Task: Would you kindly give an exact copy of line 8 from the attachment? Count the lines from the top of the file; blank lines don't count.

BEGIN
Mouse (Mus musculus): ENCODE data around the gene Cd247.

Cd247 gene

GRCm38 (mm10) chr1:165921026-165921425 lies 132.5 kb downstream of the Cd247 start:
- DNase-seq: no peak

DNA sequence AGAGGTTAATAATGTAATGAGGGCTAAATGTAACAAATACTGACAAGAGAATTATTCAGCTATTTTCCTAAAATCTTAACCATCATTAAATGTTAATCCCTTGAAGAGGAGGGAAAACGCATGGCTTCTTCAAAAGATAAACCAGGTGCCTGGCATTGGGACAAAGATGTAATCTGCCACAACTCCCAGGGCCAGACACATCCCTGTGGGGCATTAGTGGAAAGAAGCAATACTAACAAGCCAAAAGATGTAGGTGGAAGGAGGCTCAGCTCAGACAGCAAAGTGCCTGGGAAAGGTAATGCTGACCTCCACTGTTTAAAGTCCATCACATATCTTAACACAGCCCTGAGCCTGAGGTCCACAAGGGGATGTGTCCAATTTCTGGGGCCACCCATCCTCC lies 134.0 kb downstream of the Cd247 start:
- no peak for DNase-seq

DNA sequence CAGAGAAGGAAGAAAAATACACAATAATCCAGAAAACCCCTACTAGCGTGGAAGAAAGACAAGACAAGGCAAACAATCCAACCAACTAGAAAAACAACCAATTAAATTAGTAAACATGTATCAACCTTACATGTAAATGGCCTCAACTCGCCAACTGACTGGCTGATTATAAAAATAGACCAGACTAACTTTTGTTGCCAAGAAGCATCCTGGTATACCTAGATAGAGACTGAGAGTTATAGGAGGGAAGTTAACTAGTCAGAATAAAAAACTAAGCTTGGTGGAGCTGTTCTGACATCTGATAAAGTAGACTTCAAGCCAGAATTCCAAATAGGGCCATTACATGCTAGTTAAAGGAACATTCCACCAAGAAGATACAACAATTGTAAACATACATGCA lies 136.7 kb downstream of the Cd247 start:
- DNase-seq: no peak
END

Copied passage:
- DNase-seq: no peak